Google shuts down the “apps” section of the Chrome Web Store

Over a year ago, Google announced that Chrome Apps would be removed from Windows, Mac, and Linux versions of Chrome (but not Chrome OS) sometime in 2017, and it seems we’ve come to that point today. Google has shut down the “app” section of the Chrome Web Store for those platforms, meaning you can’t install Chrome Apps anymore. Google has started sending out emails to Chrome app developers telling them that Chrome Apps are deprecated, and while previously installed apps still work, the functionality will be stripped out of Chrome in Q1 2018.

As Google explained in its blog post last year, Chrome apps are being killed because no one uses them. In the post, Google said that “approximately 1 percent of users on Windows, Mac and Linux actively use Chrome packaged apps.” Chrome Apps came in two varieties: “packaged apps” and “hosted apps.” Hosted apps were basically glorified bookmarks, which makes little sense on a real desktop OS, but gave Chrome OS users a way to pin important web pages to certain parts of the UI. The more powerful Chrome Apps were “packaged apps” which could run in the background and access hardware like USB ports. Both were desktop-only features, and now both will now exist as Chrome OS-only features.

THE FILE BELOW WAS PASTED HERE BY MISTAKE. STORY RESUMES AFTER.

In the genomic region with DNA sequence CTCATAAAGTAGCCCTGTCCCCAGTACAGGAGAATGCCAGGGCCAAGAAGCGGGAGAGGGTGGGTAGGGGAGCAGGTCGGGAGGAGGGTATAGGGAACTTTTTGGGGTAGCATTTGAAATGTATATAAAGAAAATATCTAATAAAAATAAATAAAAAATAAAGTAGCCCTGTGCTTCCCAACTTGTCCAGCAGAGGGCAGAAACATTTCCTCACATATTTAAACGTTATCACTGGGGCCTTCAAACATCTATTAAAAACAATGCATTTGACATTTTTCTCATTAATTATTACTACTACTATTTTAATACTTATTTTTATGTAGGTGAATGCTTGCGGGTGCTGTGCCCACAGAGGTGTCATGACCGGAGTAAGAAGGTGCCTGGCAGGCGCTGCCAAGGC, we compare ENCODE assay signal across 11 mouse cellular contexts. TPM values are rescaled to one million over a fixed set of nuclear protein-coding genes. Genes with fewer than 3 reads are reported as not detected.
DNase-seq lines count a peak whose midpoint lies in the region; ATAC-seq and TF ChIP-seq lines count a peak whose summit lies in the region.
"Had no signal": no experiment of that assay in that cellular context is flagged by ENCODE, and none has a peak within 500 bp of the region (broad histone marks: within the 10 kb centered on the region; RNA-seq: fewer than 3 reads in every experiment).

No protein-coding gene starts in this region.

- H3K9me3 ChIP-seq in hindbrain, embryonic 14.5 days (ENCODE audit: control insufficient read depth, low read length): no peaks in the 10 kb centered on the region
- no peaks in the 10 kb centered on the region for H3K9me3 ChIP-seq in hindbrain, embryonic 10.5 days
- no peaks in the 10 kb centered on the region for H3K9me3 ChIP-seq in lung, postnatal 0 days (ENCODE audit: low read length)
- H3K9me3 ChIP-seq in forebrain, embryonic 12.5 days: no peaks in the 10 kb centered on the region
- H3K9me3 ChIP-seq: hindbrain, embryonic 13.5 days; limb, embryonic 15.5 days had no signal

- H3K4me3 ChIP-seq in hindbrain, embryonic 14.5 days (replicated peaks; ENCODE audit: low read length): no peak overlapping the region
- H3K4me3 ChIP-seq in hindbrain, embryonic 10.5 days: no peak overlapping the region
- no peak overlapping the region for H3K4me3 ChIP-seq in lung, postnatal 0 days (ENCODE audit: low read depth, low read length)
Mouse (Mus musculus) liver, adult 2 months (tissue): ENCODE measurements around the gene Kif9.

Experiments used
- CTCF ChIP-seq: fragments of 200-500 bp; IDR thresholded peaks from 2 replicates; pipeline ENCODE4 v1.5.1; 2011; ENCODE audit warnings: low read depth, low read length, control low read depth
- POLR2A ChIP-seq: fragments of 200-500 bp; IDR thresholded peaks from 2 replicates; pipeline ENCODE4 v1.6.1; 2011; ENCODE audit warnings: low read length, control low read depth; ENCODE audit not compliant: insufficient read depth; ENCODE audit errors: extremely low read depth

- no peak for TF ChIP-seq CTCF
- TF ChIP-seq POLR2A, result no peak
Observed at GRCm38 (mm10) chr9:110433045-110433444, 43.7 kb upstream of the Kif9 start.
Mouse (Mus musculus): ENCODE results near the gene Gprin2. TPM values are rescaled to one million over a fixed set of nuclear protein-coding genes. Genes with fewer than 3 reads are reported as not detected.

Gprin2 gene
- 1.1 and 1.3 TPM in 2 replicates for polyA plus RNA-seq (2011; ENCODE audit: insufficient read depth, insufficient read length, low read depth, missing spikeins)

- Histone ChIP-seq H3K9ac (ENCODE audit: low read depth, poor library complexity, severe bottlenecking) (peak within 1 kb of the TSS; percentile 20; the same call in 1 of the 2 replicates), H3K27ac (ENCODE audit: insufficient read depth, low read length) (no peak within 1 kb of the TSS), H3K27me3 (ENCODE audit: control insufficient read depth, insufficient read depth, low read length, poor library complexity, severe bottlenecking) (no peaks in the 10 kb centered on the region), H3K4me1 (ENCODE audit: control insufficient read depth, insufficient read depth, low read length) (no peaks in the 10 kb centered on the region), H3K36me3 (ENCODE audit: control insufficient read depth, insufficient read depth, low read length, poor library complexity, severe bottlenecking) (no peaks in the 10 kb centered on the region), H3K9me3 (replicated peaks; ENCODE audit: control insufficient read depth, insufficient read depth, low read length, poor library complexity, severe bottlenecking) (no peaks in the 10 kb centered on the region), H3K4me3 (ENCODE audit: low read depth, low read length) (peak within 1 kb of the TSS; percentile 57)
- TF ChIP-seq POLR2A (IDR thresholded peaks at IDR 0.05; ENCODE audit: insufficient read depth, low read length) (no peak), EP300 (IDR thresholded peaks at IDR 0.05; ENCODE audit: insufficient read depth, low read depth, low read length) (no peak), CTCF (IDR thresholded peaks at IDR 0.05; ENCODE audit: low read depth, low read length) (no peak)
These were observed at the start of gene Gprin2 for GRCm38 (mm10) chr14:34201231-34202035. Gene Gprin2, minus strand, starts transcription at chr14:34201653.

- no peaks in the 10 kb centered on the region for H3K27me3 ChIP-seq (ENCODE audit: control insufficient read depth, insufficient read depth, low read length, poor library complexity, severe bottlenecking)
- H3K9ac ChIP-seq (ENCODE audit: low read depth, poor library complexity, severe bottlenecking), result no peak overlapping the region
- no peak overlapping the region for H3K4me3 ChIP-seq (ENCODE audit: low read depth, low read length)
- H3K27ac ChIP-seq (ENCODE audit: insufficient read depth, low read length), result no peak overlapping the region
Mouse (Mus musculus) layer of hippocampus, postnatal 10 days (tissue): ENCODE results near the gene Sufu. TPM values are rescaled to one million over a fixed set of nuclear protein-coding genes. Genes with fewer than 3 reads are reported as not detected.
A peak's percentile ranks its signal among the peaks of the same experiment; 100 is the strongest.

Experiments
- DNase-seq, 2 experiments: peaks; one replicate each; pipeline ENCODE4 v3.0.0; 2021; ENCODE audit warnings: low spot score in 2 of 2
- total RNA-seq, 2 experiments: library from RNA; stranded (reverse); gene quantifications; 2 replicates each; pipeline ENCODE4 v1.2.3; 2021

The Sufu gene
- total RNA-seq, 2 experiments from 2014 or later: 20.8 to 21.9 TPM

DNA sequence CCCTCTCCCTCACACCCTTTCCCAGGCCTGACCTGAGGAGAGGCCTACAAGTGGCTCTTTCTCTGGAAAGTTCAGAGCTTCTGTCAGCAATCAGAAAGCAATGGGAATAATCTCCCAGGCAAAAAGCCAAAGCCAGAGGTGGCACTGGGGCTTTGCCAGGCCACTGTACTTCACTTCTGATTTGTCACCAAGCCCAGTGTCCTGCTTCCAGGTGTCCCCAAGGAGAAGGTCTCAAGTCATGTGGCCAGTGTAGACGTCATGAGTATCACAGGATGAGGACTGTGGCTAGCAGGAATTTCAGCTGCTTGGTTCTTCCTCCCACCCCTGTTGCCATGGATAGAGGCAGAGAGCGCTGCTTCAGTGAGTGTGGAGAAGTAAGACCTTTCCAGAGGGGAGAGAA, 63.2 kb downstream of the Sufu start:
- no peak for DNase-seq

There’s also Chrome Extensions, which are still desktop only, and aren’t going anywhere. Extensions are also installed through the Chrome Web Store, and usually live next to the address bar as buttons. This is the plug-in point for password managers, script and ad blockers, mail checkers, and even the occasional fully-fledged app, like Google Hangouts for Chrome.

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Read the original at Ars Technica.